I'm working on a new series of children's horror books called California Dreadfuls. It brings together California history, mythology, and cultures into a fantasy/horror setting for middle-grade readers. The first book is finished and I'm aiming to get the first four out in front of the world this fall! If you have the time and a few dollars to spare, please consider throwing some support my way!
The Kickstarter for California Dreadfuls is right here!
After about 20 minutes of walking on this new path, we start to hear something new. Off in the distance, somewhere behind the fog, I can hear the sound of crashing waves. It’s a comforting sound, too. Even though I live in San Francisco and I see the ocean every day, I don’t always hear it. I may smell it just about every day when the wind is right, and I really smell the depths of the ocean when I walk by Fishermen’s Warf, but I’m often above the ocean, with a view of buildings set against the Pacific way down below. Being so close to it and having the waves be the loudest noises around us is a very rare occurrence for me. For just a moment, I stop being worried about where this joke is taking us and I start imagining sitting above the ocean with the fog just clearing enough for a good, rich sunset.
We walk silently for a good long while, and I become aware of a cliff off to our left. The trees have cleared somewhat and I can see part of the way up a huge hill to our right. There are scattered groves of trees on it and the tall golden grass that California is known for.
Suddenly, we walk into a small patch of trees. The trees aren’t like the trees that we’ve been walking through all afternoon. Instead of tall pines and redwoods and wind-blow cypress, they’re skinny white trees that I haven’t seen before. The bark is white and papery, kind of like the eucalyptus that I’m used to seeing, but also more firm.
“What are these trees?” I say to Ji. “Something about them is totally out of place.”
“Yes,” says Ji. “I noticed that, too. I don’t think that they exactly belong on the west coast of California. At least, they’re not anywhere else where I’ve been. We’re almost where we need to be, and it’s not going to be sundown for a couple of hours. Do you mind if we rest here for a while?”
I shake my head. “No, that’s a good idea. Let’s have a drink and sit down for a few minutes. How much further is it?”
“Not much. We need to be able to see these trees from where we’re going.”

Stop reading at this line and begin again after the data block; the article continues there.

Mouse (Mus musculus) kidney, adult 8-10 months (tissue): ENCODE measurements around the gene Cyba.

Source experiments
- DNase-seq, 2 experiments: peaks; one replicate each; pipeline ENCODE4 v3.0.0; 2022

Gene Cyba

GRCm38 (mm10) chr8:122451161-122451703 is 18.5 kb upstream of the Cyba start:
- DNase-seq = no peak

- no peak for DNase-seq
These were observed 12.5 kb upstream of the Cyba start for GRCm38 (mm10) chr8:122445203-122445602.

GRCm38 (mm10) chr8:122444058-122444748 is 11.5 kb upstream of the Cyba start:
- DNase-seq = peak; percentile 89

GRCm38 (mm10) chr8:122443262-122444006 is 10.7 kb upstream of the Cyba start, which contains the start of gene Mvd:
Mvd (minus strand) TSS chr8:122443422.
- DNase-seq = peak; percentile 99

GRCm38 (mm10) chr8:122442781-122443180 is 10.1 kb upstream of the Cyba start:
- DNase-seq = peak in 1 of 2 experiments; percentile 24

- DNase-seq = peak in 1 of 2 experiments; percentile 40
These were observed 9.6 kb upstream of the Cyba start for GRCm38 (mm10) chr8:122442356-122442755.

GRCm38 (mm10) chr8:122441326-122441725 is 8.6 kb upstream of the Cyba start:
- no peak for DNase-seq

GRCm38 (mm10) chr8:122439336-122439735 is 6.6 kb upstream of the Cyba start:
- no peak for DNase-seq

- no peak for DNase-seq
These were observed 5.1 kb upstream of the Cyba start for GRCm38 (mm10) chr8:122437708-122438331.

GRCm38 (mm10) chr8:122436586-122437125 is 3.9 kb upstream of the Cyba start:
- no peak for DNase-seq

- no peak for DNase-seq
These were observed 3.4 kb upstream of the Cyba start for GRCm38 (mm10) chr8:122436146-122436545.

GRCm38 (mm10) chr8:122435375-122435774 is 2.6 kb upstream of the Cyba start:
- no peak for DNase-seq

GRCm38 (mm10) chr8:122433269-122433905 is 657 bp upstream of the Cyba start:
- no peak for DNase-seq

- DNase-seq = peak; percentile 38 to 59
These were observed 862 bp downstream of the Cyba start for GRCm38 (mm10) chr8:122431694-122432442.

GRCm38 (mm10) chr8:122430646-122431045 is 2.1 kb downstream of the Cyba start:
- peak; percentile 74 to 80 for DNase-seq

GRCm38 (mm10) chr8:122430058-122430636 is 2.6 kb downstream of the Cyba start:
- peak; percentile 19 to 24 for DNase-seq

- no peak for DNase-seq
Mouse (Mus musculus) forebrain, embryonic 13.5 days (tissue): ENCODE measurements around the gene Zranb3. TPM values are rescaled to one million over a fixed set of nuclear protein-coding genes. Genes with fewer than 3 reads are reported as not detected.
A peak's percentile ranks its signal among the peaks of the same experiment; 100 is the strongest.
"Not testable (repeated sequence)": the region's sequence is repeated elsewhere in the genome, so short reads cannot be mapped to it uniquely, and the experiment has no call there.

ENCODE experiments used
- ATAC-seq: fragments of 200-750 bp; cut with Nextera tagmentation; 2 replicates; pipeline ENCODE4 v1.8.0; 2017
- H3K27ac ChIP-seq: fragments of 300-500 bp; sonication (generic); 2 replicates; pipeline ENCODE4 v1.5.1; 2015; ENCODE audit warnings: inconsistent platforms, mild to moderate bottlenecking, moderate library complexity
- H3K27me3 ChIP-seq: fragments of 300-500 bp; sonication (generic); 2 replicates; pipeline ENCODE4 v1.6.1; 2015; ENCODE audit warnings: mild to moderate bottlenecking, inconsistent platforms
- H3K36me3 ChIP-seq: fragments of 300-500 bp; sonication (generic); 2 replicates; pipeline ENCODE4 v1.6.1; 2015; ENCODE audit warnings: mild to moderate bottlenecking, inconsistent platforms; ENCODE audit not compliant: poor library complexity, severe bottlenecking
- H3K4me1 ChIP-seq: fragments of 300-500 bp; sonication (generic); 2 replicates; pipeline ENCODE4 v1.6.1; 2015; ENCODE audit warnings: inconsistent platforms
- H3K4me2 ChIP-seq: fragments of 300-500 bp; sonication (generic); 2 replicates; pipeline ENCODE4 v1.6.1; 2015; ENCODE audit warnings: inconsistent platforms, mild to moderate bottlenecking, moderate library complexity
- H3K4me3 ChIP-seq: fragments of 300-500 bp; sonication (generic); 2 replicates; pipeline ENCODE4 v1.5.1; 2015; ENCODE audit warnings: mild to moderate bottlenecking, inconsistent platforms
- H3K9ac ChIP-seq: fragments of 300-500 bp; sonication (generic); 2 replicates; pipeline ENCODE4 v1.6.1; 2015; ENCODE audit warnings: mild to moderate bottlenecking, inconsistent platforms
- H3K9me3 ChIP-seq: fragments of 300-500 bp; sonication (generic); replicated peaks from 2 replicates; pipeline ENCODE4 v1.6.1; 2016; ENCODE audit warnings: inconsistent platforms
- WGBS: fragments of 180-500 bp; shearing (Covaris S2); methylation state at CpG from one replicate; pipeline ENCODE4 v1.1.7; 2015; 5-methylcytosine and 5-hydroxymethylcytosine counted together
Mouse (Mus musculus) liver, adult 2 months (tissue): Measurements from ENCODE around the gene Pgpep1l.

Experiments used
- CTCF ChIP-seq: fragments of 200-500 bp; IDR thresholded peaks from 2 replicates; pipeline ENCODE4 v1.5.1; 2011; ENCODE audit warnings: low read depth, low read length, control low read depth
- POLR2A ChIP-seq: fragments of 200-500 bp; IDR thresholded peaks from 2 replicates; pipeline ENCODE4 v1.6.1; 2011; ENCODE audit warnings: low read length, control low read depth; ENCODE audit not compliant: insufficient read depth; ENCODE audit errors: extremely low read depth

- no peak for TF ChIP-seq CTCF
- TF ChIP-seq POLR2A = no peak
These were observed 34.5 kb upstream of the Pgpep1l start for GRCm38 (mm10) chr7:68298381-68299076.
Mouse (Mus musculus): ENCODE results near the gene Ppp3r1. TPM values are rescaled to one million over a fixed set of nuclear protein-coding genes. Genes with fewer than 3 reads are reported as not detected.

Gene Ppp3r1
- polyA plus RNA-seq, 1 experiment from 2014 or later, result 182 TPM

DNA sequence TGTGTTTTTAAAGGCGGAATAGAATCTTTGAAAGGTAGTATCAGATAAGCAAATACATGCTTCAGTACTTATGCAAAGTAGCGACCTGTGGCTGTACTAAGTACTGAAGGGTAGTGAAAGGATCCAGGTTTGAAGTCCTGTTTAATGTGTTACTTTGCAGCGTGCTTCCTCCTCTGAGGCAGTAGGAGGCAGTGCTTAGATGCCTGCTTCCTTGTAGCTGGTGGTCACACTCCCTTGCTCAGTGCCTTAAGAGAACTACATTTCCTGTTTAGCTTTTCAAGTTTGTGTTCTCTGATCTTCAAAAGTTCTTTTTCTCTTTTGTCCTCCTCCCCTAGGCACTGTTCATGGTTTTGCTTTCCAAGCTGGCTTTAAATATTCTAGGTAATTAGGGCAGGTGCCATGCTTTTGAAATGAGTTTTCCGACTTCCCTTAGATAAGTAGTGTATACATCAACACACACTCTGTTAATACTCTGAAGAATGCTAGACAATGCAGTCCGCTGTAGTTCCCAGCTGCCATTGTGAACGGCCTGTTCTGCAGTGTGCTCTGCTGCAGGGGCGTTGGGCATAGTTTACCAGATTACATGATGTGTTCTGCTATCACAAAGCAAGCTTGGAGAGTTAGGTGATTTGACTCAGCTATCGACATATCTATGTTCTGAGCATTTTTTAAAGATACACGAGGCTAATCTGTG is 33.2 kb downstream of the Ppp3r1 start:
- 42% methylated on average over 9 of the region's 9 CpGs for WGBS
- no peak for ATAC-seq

My mind is racing with a million questions, but I decide not to ask any of them. Ji is a joker when he wants to be. He hasn’t given me any sign at all that he’s joking, but I know that at any minute, he could turn around and change his whole attitude. And then, next thing you know, we’ll be at his parents’ campsite. So I don’t ask all of those burning questions that my mind is just begging to ask.
Ji pulls out a couple of canteens from his pack and we sit and look at this grove of strange, out of place trees. The one in front of me has a name carved into it: Matthew Summers. Then, I notice that another one right next to it has a name: Martha Reynolds. I point this out to Ji.
“Look at the one you’re sitting on, Martin Ramirez. And over there is Jane Robinson. I noticed that, too. I figure that one day, a class took a field trip here and they each picked their favorite tree. Carved their names.”
Then I notice something else. At the bottom of the tree that says Matthew Summer, there is something else written. I have to move some dead leaves out of the way to make out what it is. “It says, ‘1974.’ Do the others have the same thing written?”
Ji and I crawl around pushing brush out of the way with our hands and calling out what it is that we see at the bases of the trees.
“This one says 1980.”
“I’ve got a 2001.”
“Here’s the oldest one yet, 1962!”
“1959, over here! Look, they get older the deeper you go.”
We spend more time looking at the names and years than we spent resting. We are pretty deep into the grove of trees when Ji says, “Horatio James here has 1897 written on the bottom of his tree. That’s before the quake!”
We look at each other. We look past Horatio Alder’s tree and see how much deeper the grove goes. “How far back do you think it goes?” I ask.
“What do you think they mean?” Ji ask.
Suddenly, it is as if the sky gets darker, the fog gets denser, and I get the feeling that a thousand ants are crawling up my back. “Have you noticed that we haven’t heard one bird sing since we came into these trees? Not a bug or a rustle?”
“It’s like,” Ji said slowly, “a graveyard.”
I look at him and make a quick laugh, hoping he would laugh, but he is pale.
“It’s not a graveyard, Ji! People don’t get buried under trees. It’s some kind of a prank or some art project or something.”
“No, An. Maybe not graves, but markers. Like the markers on that cut redwood back on the trail. A record of something.”
“Let’s get back to our stuff!” I almost yell this. Then, as if we have planned it, we both start running through the woods. Mixed in with our footsteps, we hear our breathing, and somewhere in both of our heads, we feel like someone is chasing us. When we get to our packs, we don’t even slow down. We just reach our arms out and catch them and keep on running down the path to the other side of the woods. With that dreadful feeling of being chased still ringing in our minds.